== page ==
Inspiration from Marion Woodman

April 18, 2009

Dearest Elaine,

…Ross (86, Marion’s husband) and I (80) laugh many times with our faulty hearing…. Tears and laughter are now two sides of one feeling.

I love every workshop, but I’m finding my energy not up to it—not quite. I say my prayers and my love and blessings go to you, dear Elaine,

Marion Woodman 


Photo after Vic’s diagnosis on the Sophia altar at a BodySoul Rhythms workshop

Dearest Marion,

You died in 2018, but my inner soul connection with you feels as strong and supportive as ever. We shared letters for years, sometimes focusing on dreams and sometimes on our love for our husbands, especially after Vic’s cancer diagnosis in 2006 and after his death in 2008. Sometimes you wrote about aging and grief and struggles with health. The hearing issues you shared in 2009 remind me of my challenges now.

I manage Meniere’s Disease with a cochlear implant in one ear, a hearing aid in the other, and medicine for imbalance. I deal with Meniere’s fatigue with more sleep. Still, I’m nearly finished with a polished draft of my book about Monarch butterflies, so I’m not giving up. Instead, I’m learning more about patience and persistence.

Red-Bellied Woodpecker


In autumn, I watched the crimson maple leaves drift to the earth thinking I would finish my book by New Year’s. As 2023 begins, I watch the woodpeckers at the suet feeder while still working on the book. I’ve made progress, but I’m not done. Maybe my creative time is past and I need to let it go, but I can’t. Not quite. Not yet. I want to finish what I started.

Marion, you never gave up wanting to teach and share your knowledge, so I follow your example. You delighted in your creativity and the inspiration you kindled in others.

What would it be like to meet you now? You carried the Positive Mother Archetype for me while sharing both vulnerability and wisdom. In my imagination, you put your arms around me before stepping back to look into my brown eyes with your piercing blues. You see the depth of my feelings and understand my tears. You hold my hand and say what you said when I doubted my ability to write my first book Leaning into Love: A Spiritual Journey through Grief.

with Marion in 2007

“DO IT!”

I look back at old letters from you and you wrote those words twice in all caps, once within a letter and once on the back of a holiday card.

“DO IT!”

When do I give up, Marion? When do I accept that Meniere’s Disease weakens me the way cancer and other illnesses drained you in your last years? How long do I push forward when it takes a will I can’t muster? I repeat your line, “I’m finding my energy not up to it—not quite.”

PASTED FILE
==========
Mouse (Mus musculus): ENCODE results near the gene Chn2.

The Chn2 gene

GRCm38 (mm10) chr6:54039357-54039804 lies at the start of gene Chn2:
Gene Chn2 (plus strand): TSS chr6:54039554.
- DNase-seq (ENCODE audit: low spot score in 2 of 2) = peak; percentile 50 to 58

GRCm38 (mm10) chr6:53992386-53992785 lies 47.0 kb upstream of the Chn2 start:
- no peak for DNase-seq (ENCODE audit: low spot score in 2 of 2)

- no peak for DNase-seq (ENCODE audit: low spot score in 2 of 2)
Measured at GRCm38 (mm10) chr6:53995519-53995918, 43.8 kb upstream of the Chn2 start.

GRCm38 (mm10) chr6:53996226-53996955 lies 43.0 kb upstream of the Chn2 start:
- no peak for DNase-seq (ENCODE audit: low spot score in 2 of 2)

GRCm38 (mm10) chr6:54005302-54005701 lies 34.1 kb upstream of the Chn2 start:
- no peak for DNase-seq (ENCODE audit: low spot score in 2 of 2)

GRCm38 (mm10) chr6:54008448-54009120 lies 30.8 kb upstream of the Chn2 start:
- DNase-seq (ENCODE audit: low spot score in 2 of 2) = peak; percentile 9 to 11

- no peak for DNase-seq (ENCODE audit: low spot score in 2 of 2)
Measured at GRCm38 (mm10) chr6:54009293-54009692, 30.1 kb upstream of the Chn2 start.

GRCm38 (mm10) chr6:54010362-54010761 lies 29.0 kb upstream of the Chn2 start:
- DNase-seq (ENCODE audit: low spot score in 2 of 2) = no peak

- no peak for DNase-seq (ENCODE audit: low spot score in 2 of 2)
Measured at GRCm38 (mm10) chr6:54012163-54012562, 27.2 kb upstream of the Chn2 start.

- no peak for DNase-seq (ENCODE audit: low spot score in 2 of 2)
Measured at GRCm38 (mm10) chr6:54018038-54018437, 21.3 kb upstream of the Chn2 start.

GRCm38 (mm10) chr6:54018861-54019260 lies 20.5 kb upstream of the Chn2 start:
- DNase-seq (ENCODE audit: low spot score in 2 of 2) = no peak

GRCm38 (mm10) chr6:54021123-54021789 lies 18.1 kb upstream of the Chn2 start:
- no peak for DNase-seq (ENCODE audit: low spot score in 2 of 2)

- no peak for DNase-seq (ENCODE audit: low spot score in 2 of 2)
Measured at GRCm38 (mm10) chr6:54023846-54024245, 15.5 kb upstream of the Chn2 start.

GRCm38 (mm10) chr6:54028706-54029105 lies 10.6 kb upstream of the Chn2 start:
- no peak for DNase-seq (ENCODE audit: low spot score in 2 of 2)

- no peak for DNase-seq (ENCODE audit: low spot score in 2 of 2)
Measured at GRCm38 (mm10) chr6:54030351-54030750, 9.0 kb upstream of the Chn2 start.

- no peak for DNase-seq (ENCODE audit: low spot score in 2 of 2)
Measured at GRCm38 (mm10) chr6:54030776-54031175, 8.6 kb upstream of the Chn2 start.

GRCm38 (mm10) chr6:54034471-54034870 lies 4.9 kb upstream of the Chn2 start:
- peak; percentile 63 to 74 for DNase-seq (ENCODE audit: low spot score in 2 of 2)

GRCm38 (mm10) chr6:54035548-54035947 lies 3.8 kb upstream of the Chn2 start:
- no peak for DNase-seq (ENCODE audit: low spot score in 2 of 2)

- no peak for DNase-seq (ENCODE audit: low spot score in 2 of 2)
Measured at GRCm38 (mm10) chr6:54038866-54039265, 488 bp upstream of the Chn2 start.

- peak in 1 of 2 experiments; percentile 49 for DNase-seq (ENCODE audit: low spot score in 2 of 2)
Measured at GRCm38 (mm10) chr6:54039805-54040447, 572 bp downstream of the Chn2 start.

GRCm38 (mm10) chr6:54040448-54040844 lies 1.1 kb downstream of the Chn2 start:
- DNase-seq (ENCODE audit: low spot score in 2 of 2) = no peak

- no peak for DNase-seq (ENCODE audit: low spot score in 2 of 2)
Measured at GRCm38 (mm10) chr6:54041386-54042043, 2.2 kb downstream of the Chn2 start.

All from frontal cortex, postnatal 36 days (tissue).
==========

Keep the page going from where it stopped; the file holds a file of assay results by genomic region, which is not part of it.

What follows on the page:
My energy isn’t up to it today, dear Marion, but that’s not always true. Writing you, I know I will finish this book about nature and transformation. I’m not ready to give up. Not quite. Not yet. A final draft is nearly complete, and I’ll keep going, inspired by magical butterflies, our struggling earth, and you.

With love and gratitude for the inspiration you’ve given me and so many others.


I’ve written about Marion Woodman many times and feel a strong connection with her creative energy. She doesn’t have to be in her body for me to feel that. I have her books, her inspiration, and her letters filled with messages that mean as much today as when she wrote them.

For other pieces about Marion Woodman, see Let the Warm Love Flow: Messages from Marion Woodman. For a piece about Monarch Butterflies, see Dancing with Monarchs, Defying Despair.

  1. Dear Elaine, I’m learning that when we encounter a soul friend (Anam Cara), the course of one’s life is changed, completely. Rarely do they come as family members, though occasionally, for the blessed few, they arrive as lovers, but more often we meet them in the most unexpected ways, and usually through their creativity. Nevertheless, when they do arrive, our life as we know it is over … and rightly so the soul cries!

    Trying to describe this ‘soul reunion’ in just a few sentences is so hard because the experience is uniquely different for each of us … for soul friends tend to enter and leave lives without pomp, ceremony or warning. It’s clear that Marion is your soul friend. I love how you carry your love for her so honourably, devotedly and passionately. I love how she inspires you to create and let the warm love flow.

    This second book of yours has clearly been a labour of love from the very start, seven summers ago now? When you were first called to midwife and mother the Monarchs. I recall how your own creative energies inspired me to put pen to paper and scribe a poem for you, Mama Monarch … one which I’ve included in my new book. I guess there’s no right or wrong time for birth, it comes when it comes. Love and light, Deborah.

    • Thank you, Deborah. Yes, Marion was/is my soul friend, and I’m not alone in feeling that connection with her. I don’t know how many people she corresponded with, but I think it was many. Many of the women who studied with her fell in love, and I’m no exception–and neither was Vic. He was smitten. Marion changed my life dramatically as did my first teacher Anthony Damiani. I remember both of them every day with gratitude for those chance meetings. Both people were a surprise I didn’t know I was seeking. (I’ve written about my first meetings with them.)